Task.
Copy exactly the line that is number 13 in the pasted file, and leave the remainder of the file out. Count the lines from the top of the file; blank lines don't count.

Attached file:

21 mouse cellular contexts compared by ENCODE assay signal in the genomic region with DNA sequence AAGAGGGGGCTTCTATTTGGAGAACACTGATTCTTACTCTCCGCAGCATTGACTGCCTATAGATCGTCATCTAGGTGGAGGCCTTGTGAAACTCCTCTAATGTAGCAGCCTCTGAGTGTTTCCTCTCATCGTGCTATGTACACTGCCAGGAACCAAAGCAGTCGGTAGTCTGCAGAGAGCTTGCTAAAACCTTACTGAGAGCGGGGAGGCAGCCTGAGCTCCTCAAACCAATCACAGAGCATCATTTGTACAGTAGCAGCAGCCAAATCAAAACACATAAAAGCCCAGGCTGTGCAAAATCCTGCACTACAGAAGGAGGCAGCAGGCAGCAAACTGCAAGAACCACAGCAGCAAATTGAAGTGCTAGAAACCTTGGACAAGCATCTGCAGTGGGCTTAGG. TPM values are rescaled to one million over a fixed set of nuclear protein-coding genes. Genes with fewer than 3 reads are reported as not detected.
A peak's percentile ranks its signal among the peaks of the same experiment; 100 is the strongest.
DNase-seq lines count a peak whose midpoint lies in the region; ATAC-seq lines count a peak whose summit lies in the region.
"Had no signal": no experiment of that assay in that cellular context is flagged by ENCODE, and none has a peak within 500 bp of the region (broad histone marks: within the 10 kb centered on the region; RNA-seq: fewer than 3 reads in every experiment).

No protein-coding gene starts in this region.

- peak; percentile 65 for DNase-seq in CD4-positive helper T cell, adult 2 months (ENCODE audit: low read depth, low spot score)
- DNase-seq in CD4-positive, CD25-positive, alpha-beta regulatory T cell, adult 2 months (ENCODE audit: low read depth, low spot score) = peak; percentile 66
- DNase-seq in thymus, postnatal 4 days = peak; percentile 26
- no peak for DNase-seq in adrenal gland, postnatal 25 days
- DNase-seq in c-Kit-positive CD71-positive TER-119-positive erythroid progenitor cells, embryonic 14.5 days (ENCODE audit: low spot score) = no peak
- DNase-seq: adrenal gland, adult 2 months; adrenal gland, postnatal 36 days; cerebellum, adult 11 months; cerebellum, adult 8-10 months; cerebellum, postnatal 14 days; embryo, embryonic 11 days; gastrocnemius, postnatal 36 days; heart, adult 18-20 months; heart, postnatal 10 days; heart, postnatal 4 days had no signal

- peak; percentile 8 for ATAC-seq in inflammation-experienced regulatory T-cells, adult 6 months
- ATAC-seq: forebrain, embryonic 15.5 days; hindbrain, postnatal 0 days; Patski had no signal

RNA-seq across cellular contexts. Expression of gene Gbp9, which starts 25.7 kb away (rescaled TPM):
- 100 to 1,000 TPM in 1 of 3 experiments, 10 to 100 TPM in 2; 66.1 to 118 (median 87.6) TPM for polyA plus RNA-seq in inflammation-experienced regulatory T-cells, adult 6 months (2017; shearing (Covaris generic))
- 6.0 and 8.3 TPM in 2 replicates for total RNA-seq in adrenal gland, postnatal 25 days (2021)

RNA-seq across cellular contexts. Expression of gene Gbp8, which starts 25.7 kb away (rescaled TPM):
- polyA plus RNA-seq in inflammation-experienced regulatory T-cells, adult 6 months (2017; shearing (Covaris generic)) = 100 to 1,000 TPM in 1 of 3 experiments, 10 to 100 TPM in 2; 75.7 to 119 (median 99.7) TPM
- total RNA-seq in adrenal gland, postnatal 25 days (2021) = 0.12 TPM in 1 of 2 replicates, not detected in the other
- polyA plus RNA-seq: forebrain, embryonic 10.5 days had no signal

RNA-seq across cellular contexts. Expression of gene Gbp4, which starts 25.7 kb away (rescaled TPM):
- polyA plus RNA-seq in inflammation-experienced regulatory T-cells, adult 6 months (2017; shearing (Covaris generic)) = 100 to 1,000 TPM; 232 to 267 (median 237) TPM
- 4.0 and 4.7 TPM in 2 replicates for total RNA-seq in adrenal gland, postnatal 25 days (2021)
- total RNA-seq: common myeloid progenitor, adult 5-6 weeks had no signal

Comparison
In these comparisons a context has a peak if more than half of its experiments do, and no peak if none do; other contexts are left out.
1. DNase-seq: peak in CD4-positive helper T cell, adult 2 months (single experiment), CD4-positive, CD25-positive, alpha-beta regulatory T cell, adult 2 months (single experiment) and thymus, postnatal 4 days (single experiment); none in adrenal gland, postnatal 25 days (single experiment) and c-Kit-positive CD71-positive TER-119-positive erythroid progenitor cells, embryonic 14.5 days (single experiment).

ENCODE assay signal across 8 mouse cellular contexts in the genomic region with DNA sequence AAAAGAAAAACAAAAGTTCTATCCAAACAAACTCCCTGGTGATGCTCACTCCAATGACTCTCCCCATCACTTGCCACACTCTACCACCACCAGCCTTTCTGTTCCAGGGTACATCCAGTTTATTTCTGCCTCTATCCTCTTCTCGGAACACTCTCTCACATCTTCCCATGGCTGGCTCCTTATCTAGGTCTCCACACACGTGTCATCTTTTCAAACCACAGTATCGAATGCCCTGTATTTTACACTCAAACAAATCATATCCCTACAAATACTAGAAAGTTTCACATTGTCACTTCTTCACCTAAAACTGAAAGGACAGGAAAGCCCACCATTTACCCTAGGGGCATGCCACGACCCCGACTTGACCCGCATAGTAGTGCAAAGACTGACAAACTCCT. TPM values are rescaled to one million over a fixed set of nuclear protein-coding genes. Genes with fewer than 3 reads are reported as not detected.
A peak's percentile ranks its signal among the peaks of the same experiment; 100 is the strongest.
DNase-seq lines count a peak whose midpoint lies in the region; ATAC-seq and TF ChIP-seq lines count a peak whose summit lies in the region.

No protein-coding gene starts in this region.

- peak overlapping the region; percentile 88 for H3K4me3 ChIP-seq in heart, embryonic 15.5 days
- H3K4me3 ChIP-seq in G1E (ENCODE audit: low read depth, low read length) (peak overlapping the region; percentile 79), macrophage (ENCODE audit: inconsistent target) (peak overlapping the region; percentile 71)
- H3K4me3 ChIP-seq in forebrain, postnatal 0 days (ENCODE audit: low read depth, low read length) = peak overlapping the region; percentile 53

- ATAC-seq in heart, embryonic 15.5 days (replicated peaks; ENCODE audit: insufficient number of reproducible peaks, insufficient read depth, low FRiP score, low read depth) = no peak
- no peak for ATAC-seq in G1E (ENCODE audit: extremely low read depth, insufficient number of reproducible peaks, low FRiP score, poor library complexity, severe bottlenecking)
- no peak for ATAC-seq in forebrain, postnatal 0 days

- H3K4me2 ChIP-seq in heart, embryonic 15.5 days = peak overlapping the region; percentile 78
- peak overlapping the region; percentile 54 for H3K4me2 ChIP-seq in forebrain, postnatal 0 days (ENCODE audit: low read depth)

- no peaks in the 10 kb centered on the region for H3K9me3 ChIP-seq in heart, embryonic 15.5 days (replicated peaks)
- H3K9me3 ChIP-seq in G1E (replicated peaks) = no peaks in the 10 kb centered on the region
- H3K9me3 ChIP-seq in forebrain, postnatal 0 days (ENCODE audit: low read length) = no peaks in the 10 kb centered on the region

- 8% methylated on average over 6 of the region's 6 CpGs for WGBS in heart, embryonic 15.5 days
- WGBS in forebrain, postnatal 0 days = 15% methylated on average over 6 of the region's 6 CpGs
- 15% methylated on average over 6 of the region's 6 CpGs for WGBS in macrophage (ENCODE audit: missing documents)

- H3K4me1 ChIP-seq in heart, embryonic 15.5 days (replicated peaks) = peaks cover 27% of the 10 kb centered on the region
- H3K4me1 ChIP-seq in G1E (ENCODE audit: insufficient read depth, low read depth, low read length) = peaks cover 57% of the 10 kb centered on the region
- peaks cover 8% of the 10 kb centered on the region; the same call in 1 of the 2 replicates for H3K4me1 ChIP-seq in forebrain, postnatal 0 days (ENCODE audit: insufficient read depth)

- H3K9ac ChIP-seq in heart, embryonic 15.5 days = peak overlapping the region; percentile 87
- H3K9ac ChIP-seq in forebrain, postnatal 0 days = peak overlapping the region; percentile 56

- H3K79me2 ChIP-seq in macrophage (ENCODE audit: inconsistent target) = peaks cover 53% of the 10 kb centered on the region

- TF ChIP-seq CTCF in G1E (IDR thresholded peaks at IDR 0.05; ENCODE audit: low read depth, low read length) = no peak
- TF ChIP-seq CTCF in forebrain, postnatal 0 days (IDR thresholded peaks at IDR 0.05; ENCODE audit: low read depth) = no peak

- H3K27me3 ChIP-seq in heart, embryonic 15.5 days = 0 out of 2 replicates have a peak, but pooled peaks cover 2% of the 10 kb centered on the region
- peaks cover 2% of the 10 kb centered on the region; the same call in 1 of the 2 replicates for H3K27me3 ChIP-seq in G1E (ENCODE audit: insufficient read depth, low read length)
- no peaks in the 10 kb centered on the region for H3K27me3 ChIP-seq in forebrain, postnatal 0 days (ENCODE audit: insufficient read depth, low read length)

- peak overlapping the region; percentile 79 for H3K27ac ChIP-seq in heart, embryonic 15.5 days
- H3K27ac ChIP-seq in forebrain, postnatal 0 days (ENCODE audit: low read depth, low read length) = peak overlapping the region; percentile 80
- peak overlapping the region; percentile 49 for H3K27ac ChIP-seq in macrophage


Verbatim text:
- ATAC-seq: forebrain, embryonic 15.5 days; hindbrain, postnatal 0 days; Patski had no signal